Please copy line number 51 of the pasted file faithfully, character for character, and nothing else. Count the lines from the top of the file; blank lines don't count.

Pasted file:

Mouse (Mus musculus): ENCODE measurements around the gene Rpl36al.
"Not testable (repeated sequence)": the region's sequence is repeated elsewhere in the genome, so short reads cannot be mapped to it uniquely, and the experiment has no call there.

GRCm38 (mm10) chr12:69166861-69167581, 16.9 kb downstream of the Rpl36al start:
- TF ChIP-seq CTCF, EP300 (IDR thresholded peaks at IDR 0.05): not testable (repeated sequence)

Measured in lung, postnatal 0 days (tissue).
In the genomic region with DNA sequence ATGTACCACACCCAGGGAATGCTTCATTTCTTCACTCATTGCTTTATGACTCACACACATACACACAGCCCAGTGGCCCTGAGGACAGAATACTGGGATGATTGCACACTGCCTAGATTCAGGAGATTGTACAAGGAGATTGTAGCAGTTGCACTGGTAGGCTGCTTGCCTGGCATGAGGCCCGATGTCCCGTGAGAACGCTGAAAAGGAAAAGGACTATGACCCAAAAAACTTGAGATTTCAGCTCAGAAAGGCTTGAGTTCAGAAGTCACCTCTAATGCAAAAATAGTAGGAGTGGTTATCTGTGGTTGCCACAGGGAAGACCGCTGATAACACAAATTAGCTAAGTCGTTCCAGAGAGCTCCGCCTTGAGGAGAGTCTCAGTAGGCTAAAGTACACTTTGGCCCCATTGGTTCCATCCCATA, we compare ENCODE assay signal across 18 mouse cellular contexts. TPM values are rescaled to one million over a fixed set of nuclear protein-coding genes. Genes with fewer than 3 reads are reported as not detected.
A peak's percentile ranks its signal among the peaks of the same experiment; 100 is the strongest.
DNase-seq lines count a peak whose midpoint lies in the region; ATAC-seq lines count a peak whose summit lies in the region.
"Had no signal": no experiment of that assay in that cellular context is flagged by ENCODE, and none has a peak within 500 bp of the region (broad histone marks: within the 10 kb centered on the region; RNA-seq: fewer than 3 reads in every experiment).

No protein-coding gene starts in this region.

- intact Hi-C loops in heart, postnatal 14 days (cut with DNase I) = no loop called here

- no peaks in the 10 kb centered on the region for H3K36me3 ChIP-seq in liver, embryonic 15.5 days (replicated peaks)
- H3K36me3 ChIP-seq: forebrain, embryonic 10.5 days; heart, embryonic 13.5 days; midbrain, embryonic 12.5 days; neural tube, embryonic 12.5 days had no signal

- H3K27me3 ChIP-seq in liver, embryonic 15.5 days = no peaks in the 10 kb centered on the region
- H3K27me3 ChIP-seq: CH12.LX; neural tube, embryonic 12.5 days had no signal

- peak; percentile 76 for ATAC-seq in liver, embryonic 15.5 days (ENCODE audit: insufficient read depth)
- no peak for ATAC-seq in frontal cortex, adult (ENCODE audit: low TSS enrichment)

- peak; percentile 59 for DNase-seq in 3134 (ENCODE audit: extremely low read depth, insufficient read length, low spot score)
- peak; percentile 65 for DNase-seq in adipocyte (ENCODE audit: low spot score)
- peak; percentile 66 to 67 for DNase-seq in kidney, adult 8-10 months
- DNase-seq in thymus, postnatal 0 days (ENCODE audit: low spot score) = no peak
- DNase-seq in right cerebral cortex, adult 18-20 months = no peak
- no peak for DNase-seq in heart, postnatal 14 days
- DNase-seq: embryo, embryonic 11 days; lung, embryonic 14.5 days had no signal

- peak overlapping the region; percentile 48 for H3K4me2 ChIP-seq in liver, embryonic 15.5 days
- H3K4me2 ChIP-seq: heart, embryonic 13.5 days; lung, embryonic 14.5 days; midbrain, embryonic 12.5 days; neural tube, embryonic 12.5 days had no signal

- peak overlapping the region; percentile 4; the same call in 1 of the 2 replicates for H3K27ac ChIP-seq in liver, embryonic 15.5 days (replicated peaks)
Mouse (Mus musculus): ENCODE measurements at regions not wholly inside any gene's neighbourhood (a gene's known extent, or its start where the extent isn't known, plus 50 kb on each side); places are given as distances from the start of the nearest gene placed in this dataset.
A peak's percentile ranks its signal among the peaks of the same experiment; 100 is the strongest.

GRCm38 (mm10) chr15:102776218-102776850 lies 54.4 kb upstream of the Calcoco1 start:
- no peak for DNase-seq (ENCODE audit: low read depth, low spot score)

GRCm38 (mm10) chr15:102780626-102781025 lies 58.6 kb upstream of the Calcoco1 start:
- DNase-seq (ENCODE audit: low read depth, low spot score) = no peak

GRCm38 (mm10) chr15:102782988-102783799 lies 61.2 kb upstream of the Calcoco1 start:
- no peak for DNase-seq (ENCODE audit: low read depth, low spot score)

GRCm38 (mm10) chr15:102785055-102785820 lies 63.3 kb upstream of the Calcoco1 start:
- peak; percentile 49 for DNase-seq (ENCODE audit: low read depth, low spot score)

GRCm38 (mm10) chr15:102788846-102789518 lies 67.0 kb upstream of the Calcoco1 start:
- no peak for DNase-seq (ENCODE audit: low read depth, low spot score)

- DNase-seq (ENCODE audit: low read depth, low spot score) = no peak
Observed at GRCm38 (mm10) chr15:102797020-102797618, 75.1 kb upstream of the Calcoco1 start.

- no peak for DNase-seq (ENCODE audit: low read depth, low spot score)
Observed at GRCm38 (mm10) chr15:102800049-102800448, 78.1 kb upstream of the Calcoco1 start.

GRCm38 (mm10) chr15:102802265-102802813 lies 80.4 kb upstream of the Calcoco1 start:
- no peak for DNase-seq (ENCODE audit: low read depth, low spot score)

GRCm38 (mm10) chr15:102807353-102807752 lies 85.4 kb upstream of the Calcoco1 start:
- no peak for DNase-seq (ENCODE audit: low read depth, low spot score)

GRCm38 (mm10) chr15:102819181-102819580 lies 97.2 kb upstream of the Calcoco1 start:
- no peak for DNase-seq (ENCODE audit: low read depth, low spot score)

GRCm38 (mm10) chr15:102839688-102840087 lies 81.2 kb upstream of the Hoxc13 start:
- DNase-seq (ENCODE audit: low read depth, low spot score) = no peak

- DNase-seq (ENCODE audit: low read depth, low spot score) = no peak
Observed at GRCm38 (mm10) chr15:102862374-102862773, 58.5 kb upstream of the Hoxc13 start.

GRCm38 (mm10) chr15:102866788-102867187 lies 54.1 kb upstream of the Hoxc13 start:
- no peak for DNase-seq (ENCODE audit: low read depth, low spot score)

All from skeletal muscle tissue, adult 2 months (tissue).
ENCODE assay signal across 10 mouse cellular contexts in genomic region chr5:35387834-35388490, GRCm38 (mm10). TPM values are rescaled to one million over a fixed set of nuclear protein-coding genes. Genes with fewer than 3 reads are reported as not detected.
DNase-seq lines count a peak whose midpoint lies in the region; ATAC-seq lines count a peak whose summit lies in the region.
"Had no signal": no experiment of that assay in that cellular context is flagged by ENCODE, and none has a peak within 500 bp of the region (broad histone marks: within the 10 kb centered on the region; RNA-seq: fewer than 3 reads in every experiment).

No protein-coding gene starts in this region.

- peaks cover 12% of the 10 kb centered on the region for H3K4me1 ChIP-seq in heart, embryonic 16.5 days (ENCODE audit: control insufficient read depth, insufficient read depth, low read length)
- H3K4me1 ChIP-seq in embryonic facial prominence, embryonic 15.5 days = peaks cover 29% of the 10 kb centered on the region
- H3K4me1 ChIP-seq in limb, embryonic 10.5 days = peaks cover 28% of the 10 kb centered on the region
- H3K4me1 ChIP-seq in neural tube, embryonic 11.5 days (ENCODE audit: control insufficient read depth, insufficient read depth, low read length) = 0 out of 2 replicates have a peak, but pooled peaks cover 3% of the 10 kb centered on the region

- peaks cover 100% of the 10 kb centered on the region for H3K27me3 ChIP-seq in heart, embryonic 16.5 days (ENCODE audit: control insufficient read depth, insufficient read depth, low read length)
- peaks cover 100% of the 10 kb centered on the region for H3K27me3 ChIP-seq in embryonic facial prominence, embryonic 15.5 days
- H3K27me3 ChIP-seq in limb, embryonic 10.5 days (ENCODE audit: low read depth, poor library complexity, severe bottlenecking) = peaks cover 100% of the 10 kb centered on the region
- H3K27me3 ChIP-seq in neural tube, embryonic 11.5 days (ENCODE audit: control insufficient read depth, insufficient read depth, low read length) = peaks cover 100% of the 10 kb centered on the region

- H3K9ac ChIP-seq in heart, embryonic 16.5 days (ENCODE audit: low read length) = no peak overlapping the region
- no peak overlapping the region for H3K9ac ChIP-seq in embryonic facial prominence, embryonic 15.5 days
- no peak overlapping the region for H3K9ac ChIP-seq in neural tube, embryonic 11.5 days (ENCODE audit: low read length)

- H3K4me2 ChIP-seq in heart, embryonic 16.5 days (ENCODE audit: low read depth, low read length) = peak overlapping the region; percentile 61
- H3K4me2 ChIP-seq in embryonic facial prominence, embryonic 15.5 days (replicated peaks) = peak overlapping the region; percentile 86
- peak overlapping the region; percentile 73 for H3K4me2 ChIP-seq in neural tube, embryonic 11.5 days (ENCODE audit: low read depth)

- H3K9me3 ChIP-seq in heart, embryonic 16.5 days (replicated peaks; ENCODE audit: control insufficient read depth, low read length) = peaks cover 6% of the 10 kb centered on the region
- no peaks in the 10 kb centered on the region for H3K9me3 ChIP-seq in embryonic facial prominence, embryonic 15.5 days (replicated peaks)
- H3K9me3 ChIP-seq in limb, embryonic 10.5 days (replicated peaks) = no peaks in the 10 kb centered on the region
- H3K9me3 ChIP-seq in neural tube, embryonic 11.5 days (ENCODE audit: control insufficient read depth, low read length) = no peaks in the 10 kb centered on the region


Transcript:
- DNase-seq (ENCODE audit: low read depth, low spot score) = no peak